Probably the best example of how cosy and cuddly Alice had become was when he was invited to be the Master of Ceremonies at a benefit concert for a childrens hospital in Boston in December '76.
The acts included Dr. Hook, Gordon Lightfoot and Donny and Marie Osmond. He wore a 'Texas Chainsaw Massacre' t-shirt with his Tuxedo which probably freaked out the group sitting in the front row. Later he appeared decked out in Santa Claus outfit but with the familiar face. Before your very eyes, Alice Cooper was turning into a Muppet. And why not? The Alice Cooper image, concept and package was being diluted merely to enter more homes to establish the notion that all true Americans can accept Alice Cooper (the 'idea') as a representation of themselves and their post-war culture. In other words, Alice Cooper (he, she, it) was growing up.
Another project which, if it had eventually happened, would have given Alice yet another chance to establish himself as an actor was a play based on the life of Billy Sunday (check out the lyrics to 'Department Of Youth'):
"This whole thing sparks me no end. Sunday was a 1920's evangelist who was anti-liquor so it's the perfect vehicle for me! They're gonna cut my hair and part it down the middle! He used to pick up the chairs and use them to chase the Devil around the stage. He was bigger than Billy Graham. After seeing the 'Nightmare' show, the producer, Bill Seargeant, felt the only difference between Snday and me was that I worked through rock but Sundays' Evangelist meetings were also theatre. He didn't go up there, sing a song and then say 'now we're going to talk about Cain and Able' like most preachers. He damned everybody. He'd say 'you bunch of hog-jowled, weasel-eyed, white-livered, presbyterians. you're going to Hell. H-E.double.L!' He had the same tactics to sell on stage. Anything to illustrate a point so all of a sudden he'd tell the audience 'yeah, there's a Devil. He's sitting in that chair and he's a big one'. And he'd sit down in the chair and become the Devil and say 'Now Billy, me and my boys - we ain't that easy to get.' He converted more people because of his theatrics. This guy converted whole cities at once. Teddy Roosevelt and John D. Rockefeller would go to him." (1976)
Bill Seargent was a producer whose big success at the time was 'Give 'em Hell Harry' and a year earlier had offered The Beatles £30 million to re-unite. Alice at first wasn't interested in the role of Sunday but was won over after having read up on the subject. He later videotaped himself in rehearsal to observe how the whole thing would look before making up his mind to take on the role. Weeks before rehearsal began, the project bit the dust. The opportunities for Alice to enter the acting world with a meaty role in a legitimate production kept eluding him. First 'Breakfast Of Champions', now 'Billy Sunday'.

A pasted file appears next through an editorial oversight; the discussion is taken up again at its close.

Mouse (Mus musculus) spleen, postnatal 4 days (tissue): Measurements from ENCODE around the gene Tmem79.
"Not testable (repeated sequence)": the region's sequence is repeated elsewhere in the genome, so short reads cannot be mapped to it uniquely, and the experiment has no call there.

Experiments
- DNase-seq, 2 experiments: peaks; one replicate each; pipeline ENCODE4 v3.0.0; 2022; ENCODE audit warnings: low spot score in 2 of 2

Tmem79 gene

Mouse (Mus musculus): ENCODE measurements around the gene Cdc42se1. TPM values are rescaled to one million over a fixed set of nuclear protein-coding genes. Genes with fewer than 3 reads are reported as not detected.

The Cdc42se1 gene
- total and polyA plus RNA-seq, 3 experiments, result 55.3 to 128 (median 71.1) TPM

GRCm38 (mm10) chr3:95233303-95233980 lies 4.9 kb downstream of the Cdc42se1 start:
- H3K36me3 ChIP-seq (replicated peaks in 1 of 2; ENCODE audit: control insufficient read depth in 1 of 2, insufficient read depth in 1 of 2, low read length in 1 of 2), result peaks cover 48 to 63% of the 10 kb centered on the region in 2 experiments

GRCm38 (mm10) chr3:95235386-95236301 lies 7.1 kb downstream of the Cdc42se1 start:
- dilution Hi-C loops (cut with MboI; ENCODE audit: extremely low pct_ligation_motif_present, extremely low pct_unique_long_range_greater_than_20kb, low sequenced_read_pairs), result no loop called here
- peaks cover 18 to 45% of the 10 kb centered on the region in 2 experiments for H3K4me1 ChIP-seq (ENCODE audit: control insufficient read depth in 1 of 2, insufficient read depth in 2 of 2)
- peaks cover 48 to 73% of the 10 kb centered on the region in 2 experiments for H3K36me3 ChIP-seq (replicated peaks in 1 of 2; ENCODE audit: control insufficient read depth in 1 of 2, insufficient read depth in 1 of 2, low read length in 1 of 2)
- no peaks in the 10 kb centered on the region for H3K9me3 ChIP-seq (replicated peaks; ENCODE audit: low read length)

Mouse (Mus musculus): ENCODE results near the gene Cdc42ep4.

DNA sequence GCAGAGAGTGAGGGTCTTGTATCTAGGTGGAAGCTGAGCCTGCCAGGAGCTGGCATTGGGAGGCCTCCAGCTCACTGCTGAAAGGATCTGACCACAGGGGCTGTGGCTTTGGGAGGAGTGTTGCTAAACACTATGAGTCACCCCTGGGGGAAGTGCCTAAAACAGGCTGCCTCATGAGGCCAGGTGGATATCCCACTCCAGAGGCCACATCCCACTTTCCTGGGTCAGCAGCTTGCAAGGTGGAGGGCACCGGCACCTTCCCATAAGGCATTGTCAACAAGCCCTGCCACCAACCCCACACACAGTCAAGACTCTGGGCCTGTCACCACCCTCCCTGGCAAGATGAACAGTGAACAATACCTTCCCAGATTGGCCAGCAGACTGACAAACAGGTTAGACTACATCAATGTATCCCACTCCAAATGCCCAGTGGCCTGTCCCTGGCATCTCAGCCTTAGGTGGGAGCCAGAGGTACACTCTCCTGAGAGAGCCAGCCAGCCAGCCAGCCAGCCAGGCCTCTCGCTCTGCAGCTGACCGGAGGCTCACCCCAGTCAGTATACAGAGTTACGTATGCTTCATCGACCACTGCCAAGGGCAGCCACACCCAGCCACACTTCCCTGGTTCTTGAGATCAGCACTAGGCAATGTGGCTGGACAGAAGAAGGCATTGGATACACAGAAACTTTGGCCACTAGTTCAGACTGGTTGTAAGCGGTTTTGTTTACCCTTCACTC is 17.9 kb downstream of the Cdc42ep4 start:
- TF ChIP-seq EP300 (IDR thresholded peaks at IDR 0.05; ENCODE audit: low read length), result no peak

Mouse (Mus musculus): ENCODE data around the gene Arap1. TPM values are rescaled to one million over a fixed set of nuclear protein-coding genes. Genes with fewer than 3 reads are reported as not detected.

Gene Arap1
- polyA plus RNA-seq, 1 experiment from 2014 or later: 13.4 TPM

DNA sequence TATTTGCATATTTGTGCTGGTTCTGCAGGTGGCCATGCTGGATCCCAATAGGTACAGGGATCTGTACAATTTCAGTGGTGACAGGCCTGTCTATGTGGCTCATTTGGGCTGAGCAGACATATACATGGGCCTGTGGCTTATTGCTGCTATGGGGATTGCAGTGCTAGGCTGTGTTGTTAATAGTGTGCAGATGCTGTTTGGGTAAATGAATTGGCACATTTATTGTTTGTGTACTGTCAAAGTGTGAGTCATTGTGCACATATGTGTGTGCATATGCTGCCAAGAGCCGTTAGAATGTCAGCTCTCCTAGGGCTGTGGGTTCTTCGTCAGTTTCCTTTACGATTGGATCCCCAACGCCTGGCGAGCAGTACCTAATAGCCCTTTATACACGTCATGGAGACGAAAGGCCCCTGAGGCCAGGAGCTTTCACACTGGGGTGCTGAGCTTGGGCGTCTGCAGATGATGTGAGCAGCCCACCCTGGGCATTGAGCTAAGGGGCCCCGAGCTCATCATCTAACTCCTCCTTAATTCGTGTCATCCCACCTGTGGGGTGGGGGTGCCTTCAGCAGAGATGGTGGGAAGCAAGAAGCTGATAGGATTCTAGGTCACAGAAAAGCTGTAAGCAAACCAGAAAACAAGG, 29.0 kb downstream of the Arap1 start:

As 1976 drew to a chose, basic tracks for the next album were being recorded with the final over-dubing and mixing taking place in the early part of 1977. Rumour has it that many of the tracks which turned up on 'Lace And Whiskey' were some of the many which were ommited from the final track listing on 'Goes To Hell'. Perhaps yet again, symptomatic of either laziness, complacency or insecurity about song-writing ability brought about by too heavy a dependence on booze on Alices' part or a combination of all of these. The songs were taken, pieced together and recorded over a period of three months and placed along side newer material which showed that when it was necessary Alice, Wagner and Ezrin could still come up with solid material but what was to eventually ruin 'Lace And Whiskey' was Ezrins' production and the free hand in this area given to him by Alice. For instance, a track like 'It's Hot Tonight' could easily have turned up on 'Goes To Hell' subject-wise and went one step further sond wise in sounding denser and wetter then anything on 'Hell'. With new, dynamic music emanating from London and New York, with rock re-discovering it's direction and purpose, it's sense of outrage and fun, the one man who had represented these things in the early part of the '70's was holed up in Hollywood and Toronto spending hundreds of thousands of dollars and many months with 'serious' musicians recording an album which was to end up so vapid in the sum total of it's parts as to render Alice as someone who was pretending he remembered what it was like to be a punk. After all, he had now grown up. For every old pro there was always a 'young punk you thinks he's faster!' Caught up in the militancy of punk, the music press were to destroy Alice who retreated, licking his wounds and finally realising that his former fuel, alcohol, was now holding him back.
Australia and the Far East beckoned. The latter is still uncharted territory for Alice (disgracefully so) but having been banned from Australia and New Zealand in '75, the invitation to enter those two countries came up again and Alice accepted to play a series of shows in outdoor arenas at festivals and in some cases as the sole act, such was his pulling power.